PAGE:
#1
I don't play bass or have a bass amp but is it okay to connect a 4 ohm bass head to a
6 ohms cabinet with 2 parallel jacks.
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#4
if it's SS then no. If it's tube then yes. for tube you can only go up. like 4ohms head into 8ohm speaker/cab. SS is opposite
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#5
Quote by apak
if it's SS then no. If it's tube then yes. for tube you can only go up. like 4ohms head into 8ohm speaker/cab. SS is opposite

My understanding is that the overall speaker impedance can not be lower than amplifier's rating for either the tube or solid state amplifier.

Two speakers in a cabinet may be wired in parallel (lowering the impedance) or in series (increasing the impedance). Larger multiples will usually be series/parallel to maintain an impedance of 4 to 8 ohms. For vacuum tube amplifiers and solid state amplifiers, the overall impedance of the speakers in the cabinet must not be lower than the lower limit of the impedance of the output transformer of the amplifier or damage to the amplifier components can occur through over heating. Conventional wisdom holds that with solid-state amplifiers there is less need to precisely match the impedance of the speaker cabinet to the impedance selected on the amplifier, but as a rule, mismatches are discouraged to avoid either damage to equipment or reduction in usable power from the amplifier.

Source: http://en.wikipedia.org/wiki/Guitar_speaker_cabinet


Yes, I realize that wikipedia is not the ultimate resource of all knowledge, but every other article I found was overly technical.

This only partially addresses the original question, sorry.
#6
If it is a solid state head then you can go as high of impedance as you like. you just can't go below the recommended impedance. You will lose some wattage but it won't hurt anything. Tube heads on the other hand have to have a specific impedance. That's why there's a switch on the back where you choose what impedance you're playing into. There's a resistor or something inside the amp head that adjusts to different impedances so that the tubes and transformer always push the same wattage.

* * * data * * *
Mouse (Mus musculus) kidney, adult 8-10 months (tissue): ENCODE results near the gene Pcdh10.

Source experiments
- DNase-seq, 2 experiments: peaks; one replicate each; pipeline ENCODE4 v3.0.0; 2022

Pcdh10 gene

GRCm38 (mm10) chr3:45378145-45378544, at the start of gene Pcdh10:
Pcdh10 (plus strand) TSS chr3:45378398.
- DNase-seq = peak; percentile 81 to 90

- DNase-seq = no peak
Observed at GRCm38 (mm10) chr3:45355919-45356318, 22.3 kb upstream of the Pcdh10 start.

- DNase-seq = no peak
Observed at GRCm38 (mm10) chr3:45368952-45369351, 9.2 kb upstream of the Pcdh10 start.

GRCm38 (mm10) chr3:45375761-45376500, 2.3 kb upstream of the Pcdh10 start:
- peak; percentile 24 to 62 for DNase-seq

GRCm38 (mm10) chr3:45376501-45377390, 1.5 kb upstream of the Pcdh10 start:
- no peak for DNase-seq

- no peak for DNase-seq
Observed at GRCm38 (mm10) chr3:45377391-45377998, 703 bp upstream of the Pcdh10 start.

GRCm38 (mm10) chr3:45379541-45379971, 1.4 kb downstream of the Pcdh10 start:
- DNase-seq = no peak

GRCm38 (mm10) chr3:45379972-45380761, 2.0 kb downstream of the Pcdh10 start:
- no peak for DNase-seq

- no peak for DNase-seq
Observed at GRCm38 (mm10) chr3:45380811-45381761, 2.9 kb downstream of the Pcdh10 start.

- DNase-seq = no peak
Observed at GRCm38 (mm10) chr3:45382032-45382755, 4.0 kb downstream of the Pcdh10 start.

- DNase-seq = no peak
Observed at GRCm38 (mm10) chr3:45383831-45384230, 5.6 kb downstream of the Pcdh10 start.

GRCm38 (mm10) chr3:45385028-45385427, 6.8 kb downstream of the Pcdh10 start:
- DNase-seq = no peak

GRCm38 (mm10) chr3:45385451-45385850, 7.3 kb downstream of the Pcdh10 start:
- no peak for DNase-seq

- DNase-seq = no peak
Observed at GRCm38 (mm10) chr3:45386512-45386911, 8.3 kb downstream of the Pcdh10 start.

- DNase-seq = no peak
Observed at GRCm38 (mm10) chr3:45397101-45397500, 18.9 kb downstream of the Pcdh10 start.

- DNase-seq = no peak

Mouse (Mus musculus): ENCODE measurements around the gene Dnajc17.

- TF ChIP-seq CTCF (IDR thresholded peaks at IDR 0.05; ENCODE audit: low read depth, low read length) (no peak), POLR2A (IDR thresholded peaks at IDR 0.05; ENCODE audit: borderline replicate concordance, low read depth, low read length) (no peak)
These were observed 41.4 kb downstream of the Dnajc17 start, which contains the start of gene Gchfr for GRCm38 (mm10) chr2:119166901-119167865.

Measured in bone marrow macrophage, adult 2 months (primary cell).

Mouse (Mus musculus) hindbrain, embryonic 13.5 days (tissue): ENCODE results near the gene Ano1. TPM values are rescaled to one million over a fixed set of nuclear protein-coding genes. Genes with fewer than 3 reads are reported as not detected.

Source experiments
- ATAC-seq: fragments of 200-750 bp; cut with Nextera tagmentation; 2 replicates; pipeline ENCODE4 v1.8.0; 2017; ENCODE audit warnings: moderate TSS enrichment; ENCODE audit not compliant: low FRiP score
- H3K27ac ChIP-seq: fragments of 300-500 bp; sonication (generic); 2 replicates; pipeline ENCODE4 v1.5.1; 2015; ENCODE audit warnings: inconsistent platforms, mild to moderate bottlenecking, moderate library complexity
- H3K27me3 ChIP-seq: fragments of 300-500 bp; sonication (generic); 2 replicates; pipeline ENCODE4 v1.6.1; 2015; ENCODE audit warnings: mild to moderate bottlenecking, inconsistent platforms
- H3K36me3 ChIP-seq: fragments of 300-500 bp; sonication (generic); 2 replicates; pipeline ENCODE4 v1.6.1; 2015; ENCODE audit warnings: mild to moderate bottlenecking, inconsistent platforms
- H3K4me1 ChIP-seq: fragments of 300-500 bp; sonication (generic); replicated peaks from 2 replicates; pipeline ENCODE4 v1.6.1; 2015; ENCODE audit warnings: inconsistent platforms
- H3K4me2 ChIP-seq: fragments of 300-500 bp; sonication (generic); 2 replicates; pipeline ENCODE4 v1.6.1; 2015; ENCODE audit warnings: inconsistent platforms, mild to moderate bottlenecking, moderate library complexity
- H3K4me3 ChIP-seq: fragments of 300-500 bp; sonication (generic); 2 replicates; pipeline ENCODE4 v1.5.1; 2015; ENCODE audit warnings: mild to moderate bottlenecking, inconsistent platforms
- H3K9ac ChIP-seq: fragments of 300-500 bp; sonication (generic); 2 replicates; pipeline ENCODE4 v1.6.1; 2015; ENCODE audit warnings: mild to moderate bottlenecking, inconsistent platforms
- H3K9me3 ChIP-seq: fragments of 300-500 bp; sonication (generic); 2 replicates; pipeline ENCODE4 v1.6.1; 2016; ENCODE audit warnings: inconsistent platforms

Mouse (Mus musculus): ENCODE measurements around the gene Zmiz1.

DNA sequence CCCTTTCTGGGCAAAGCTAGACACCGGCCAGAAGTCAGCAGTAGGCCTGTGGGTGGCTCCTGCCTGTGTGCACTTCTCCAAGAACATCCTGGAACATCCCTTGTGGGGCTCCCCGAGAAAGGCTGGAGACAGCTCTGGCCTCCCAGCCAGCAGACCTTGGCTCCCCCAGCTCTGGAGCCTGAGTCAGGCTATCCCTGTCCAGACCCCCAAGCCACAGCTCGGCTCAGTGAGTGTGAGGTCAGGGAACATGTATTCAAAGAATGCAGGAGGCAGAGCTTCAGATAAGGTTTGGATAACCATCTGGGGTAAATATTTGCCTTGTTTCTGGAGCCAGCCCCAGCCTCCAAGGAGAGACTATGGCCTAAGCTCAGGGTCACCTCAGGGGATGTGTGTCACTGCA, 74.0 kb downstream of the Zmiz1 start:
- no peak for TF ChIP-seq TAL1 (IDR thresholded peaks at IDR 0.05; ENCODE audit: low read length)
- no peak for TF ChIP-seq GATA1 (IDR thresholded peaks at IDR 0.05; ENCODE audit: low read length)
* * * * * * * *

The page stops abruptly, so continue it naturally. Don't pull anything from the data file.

If the amp head has a switch on the back to select impedance I wouldn't go with anything other than the set impedances but I've never seen a switch on a SS head.\

EDIT: Also, tube preamps don't count when we're talking about tube heads. It's the power(output) sections that are important when matching impedances.
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Last edited by Revelation at Mar 29, 2009,
#7
If you go to the columns there is an article on matching speakers to amps which is fairly comprehensive. However the impedence of speakers is nominal (not exact) and varies considerably over the frequency range of the speaker. Go on to the manufacturers websites and they often publish a graph of impedance against frequency. This is all just physics.

The long and short of it is that 6ohms is near enough to 4ohms that you don't need to worry too much, tube or tranny the worst that can happen is losing a little bit of power.

For anyone reading this too high an impedance won't hurt a transistor amp and valve amps tend to burn out their output transformers into high impedances depending on the exact design but won't be damaged by normal impedances (4-16). But you have a matching transformer in a valve amp so why not use it?